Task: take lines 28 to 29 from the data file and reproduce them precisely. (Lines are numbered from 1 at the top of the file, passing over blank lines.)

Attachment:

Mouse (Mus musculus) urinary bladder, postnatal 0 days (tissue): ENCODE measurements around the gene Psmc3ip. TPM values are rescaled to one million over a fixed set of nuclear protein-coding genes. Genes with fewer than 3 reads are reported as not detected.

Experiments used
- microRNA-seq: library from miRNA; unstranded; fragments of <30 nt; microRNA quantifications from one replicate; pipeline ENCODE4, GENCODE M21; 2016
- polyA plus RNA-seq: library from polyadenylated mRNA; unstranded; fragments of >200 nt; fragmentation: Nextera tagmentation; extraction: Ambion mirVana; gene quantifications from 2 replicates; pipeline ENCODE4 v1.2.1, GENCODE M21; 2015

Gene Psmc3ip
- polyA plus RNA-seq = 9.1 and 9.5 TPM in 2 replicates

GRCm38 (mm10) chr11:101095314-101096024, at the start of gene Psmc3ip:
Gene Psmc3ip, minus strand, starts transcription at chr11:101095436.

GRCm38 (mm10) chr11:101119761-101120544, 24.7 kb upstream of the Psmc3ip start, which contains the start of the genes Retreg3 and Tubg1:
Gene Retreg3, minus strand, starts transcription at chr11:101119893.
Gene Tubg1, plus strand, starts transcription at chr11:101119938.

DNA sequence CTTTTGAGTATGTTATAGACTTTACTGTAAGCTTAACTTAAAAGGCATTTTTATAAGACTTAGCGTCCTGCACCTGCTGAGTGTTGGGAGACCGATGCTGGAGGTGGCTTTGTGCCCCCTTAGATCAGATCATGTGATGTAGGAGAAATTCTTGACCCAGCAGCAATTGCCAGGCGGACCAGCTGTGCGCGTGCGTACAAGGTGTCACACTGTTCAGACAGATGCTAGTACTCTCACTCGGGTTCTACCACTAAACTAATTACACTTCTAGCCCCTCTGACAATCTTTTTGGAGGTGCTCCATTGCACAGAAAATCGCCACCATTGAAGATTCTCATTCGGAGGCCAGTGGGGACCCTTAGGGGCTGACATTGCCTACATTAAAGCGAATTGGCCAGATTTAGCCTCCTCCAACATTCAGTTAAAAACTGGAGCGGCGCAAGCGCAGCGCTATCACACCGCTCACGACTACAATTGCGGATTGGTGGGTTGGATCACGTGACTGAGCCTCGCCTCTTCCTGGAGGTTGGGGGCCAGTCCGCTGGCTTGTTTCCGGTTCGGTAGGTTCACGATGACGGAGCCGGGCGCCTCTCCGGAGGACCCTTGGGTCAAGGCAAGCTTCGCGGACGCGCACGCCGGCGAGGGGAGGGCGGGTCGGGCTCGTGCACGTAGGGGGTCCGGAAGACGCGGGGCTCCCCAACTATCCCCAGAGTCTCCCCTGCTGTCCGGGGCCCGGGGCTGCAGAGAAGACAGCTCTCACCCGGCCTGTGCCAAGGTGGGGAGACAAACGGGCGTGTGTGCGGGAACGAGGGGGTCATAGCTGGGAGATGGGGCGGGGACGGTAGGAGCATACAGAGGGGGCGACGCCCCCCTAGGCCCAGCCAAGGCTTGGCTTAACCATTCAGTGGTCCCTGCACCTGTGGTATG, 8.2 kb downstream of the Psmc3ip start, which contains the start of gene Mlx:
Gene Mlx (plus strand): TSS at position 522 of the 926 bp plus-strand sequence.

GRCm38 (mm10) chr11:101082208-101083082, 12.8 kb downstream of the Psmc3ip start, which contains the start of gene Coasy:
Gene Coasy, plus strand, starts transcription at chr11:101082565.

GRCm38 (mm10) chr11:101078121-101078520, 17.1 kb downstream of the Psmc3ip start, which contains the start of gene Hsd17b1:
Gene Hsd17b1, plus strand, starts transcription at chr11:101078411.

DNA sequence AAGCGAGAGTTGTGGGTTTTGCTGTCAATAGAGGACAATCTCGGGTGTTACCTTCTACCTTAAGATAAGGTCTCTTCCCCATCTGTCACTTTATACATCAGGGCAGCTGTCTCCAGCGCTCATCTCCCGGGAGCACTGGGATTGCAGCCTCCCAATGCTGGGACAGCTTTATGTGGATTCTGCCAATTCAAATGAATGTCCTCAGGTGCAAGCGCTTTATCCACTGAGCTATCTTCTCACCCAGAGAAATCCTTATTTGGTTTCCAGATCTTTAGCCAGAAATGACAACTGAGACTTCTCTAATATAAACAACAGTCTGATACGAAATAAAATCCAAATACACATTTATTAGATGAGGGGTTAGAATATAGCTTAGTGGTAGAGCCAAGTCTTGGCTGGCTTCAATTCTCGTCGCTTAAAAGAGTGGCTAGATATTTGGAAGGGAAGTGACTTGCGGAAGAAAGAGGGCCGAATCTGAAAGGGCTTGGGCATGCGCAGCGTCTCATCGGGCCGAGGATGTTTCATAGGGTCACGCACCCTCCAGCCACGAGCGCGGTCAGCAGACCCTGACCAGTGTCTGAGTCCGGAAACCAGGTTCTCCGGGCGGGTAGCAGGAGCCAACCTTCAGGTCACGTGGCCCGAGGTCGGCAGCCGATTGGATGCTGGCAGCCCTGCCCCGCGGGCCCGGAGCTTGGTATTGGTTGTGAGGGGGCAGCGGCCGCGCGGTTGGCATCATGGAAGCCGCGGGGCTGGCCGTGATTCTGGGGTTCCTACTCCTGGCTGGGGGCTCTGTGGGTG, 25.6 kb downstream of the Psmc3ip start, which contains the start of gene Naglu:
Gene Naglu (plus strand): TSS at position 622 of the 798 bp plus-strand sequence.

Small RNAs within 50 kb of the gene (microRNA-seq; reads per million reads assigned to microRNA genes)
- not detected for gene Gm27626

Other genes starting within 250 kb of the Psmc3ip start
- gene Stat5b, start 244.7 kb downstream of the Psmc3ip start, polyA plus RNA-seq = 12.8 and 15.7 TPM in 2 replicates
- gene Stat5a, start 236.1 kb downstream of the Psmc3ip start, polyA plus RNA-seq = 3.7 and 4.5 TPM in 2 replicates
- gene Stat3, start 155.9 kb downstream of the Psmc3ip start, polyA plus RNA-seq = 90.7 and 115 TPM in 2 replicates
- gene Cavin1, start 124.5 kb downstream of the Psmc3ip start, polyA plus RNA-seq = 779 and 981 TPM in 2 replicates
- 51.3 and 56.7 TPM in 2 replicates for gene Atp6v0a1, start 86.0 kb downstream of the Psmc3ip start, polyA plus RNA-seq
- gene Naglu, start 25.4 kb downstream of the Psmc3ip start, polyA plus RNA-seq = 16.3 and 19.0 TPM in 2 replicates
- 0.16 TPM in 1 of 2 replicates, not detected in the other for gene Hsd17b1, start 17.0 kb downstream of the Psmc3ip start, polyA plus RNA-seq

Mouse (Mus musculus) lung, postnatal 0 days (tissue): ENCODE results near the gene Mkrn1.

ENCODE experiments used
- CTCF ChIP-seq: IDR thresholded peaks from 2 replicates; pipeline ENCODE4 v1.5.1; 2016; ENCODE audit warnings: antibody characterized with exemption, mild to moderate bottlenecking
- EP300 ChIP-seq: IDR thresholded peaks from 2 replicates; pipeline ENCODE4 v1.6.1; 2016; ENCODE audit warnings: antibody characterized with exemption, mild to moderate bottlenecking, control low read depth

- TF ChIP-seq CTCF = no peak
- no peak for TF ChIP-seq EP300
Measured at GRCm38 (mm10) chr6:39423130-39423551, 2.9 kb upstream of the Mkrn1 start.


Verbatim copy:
- gene Naglu, start 25.4 kb downstream of the Psmc3ip start, polyA plus RNA-seq = 16.3 and 19.0 TPM in 2 replicates
- 0.16 TPM in 1 of 2 replicates, not detected in the other for gene Hsd17b1, start 17.0 kb downstream of the Psmc3ip start, polyA plus RNA-seq